Joe Buck and Troy Aikman were a mess during Giants game
At the top of Thursday night’s Giants-Eagles game on Fox, Joe Buck spoke a pretty good idea. With a 1-5 team at a 1-4-1 team, he said, “Let’s throw out the records and watch a good battle in the NFC East.”
But Buck’s plan was almost immediately abandoned by the inability of TV to allow the home audience to enjoy any football game.
The Eagles scored on the game’s first possession with a QB keeper by Carson Wentz. Troy Aikman then treated the obvious with the obvious: “Well, that’s the start they wanted.” Thanks.
That was quickly followed by a Joe Buck recital of a stat. Buck would sound so much more football-enlightened if he ignored all stats. But he would recite his social security number if it were handed to him to read aloud: “Wentz,” he exclaimed, “is now second in the NFL to [the Cardinals’] Kyler Murray for rushing touchdowns among quarterbacks.”
So what? Buck just finished telling us the Eagles are 1-4-1!
But Buck could call another 300 games and still report all third- and fourth-down attempts and coaches’ replay-challenge records as if they’re derived from exactly the same situations — when that’s never the case.
And during that opening drive, Buck expressed his admiration for Eagles wide receiver DeSean Jackson, no mention of his hateful, ignorant Jew-bashing a mere three months ago. Then again, Jackson wasn’t a victim of bigotry, he was a perpetrator.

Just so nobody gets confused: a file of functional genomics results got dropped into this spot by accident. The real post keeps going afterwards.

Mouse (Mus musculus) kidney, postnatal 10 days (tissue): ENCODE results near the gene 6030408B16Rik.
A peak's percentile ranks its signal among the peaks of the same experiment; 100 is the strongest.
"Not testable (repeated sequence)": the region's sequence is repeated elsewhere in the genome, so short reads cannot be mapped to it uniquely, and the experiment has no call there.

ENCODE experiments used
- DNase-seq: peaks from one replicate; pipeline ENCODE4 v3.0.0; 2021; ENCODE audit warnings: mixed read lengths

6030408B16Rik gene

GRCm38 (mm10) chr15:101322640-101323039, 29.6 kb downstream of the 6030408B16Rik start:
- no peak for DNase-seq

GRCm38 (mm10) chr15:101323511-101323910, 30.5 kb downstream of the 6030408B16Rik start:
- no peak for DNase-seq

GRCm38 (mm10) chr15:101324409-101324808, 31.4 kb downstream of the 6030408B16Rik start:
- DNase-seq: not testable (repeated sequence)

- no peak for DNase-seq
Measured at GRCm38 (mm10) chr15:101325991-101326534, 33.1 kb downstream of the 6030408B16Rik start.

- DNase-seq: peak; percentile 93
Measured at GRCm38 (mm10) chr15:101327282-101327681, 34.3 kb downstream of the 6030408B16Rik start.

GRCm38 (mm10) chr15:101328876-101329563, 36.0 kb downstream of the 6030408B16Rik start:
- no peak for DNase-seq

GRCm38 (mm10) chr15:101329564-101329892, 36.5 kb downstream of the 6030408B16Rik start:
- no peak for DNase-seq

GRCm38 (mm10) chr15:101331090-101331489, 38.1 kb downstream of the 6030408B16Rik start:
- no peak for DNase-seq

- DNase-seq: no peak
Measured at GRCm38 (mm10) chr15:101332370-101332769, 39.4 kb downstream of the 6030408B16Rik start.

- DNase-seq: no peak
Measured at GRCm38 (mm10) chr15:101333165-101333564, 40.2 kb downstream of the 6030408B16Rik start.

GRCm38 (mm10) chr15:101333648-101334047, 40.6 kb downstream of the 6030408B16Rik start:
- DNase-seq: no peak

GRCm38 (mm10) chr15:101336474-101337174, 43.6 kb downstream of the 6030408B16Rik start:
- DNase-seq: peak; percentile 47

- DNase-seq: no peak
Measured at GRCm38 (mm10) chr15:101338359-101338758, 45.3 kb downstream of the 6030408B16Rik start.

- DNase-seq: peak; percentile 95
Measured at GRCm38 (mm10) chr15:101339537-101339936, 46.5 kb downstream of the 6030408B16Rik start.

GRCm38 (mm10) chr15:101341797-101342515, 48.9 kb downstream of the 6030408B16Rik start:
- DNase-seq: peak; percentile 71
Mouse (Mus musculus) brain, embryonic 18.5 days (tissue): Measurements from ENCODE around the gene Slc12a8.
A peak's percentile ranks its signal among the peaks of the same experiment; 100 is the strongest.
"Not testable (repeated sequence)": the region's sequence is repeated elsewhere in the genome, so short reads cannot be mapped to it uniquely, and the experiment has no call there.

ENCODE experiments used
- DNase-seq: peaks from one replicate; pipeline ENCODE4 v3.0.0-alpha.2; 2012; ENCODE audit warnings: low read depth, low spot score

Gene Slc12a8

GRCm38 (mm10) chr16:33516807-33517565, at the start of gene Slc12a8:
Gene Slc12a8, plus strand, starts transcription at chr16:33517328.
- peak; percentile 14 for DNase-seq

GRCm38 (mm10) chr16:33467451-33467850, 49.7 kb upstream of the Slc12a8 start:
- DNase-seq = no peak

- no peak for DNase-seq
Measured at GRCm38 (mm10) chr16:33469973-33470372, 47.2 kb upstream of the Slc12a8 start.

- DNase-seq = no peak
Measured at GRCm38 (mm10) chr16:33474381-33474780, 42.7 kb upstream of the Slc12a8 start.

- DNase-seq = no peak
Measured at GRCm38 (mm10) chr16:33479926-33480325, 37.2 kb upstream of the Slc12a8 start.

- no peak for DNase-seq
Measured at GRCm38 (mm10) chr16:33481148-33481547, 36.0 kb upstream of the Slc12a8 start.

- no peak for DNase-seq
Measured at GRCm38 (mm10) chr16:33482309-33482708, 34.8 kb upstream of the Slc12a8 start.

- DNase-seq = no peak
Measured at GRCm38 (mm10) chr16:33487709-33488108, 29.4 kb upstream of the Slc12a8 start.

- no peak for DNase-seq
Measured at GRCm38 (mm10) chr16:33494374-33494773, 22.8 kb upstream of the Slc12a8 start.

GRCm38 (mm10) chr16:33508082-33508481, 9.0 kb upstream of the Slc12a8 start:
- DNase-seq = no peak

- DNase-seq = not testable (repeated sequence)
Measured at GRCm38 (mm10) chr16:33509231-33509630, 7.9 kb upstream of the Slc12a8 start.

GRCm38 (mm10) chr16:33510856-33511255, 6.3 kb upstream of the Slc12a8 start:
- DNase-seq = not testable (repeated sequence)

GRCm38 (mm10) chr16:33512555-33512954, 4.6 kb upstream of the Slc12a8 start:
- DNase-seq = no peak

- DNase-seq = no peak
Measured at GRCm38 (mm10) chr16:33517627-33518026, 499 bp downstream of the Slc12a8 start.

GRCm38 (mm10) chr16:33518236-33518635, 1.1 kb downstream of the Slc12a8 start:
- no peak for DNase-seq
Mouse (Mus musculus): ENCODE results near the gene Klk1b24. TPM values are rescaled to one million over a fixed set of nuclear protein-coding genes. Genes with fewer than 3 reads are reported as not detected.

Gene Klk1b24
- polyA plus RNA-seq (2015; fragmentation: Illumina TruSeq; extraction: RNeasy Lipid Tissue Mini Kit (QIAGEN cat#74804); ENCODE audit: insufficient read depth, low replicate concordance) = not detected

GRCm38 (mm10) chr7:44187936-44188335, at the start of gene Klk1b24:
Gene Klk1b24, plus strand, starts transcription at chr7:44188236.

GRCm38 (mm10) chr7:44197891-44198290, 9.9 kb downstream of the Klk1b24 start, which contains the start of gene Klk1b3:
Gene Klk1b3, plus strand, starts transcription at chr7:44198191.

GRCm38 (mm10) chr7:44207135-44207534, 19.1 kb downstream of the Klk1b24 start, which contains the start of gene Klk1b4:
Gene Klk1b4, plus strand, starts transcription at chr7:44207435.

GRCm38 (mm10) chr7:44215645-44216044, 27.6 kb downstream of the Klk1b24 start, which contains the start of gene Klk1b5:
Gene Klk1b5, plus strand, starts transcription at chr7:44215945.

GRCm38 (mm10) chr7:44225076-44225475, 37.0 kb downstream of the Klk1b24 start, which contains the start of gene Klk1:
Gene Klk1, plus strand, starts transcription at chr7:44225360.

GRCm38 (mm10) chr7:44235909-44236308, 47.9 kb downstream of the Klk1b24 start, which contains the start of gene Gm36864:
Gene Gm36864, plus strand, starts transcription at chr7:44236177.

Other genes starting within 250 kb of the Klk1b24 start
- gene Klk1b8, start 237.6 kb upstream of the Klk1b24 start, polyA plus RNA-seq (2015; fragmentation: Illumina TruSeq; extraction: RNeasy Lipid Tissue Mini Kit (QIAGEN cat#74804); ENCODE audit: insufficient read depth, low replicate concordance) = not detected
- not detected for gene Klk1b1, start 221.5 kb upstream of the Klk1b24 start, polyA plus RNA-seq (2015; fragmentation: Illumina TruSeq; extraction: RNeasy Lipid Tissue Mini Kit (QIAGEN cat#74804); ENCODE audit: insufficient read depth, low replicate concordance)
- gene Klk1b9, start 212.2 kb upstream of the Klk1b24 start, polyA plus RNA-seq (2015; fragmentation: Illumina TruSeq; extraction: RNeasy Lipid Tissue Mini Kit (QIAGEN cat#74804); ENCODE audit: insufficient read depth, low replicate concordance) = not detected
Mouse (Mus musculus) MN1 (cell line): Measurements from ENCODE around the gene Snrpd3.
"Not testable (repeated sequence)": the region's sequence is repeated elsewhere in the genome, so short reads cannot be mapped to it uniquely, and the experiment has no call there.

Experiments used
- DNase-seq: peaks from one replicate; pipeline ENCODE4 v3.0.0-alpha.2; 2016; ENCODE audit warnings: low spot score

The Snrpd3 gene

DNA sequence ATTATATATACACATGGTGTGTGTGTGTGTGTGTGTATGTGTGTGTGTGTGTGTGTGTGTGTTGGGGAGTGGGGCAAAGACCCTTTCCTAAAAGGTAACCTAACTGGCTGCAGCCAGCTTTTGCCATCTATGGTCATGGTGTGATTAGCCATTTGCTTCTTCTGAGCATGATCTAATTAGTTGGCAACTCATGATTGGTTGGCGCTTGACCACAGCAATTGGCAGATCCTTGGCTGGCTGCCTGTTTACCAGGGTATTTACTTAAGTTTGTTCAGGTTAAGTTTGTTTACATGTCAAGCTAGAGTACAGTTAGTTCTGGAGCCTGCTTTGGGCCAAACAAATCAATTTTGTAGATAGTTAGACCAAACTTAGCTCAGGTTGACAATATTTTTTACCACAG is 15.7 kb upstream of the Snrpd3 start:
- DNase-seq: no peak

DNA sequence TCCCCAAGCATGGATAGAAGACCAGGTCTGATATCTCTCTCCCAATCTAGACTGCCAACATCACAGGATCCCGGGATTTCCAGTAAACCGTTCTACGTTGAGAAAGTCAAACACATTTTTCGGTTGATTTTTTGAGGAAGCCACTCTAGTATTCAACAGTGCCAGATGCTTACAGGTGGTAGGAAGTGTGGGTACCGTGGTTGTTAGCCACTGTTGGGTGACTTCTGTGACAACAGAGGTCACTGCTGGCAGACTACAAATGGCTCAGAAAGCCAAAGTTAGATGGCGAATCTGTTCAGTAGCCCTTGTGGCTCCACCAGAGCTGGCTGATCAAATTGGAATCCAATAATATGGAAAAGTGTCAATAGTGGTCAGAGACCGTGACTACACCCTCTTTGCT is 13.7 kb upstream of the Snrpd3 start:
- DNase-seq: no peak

Later, Aikman seemed to nominate struggling second-year Giants QB Daniel Jones for early admission to the Hall of Fame: “If you give Jones time and his receivers get open, he’s as good as anyone in the league.” Hmmm.
Late in the first half, the Giants were primed to receive a punt at midfield. There was 1:06 left, the Eagles fourth-and-6 from their 13. The clock was running, so the Giants judiciously called a time out. Aikman: “Well, the Giants just burned a time out.”
Moments later he said, “The Giants will now get another chance at this thing before the end of the half.” So much for “burning” a timeout.
This is how it went. Pretty much the way it always goes.
Fox even had Alex Rodriguez on its NFL pregame show, as if his appearances on Fox’s awful World Series pregame show would draw added thousands rather than discourage them from watching.
Why do some publicly react to Internet trolls?
Even when I was a kid, I couldn’t figure why small KKK demonstrations drew protestors. Totally ignoring the Klan would have frustrated and disarmed them, leaving them to perform in an empty arena. Bye!
And yet we now regularly see and hear public figures publicly sharing their victimization by a few lowlifes, or by a singular low life. No modern society is free from those given to cruelly but cowardly hiding behind and within “social” media.
Last week ESPN sideline reporter Molly McGrath, who is visibly pregnant, went public with a singular tweet from a techno-vandal who ridiculed her appearance. Instead of ignoring such a stupid missive, she launched a long, soulful self-defense and a solemn treatise on expectant motherhood on Instagram, as if this one poster represents thousands of like-minded morons.
In other words, she took the bait.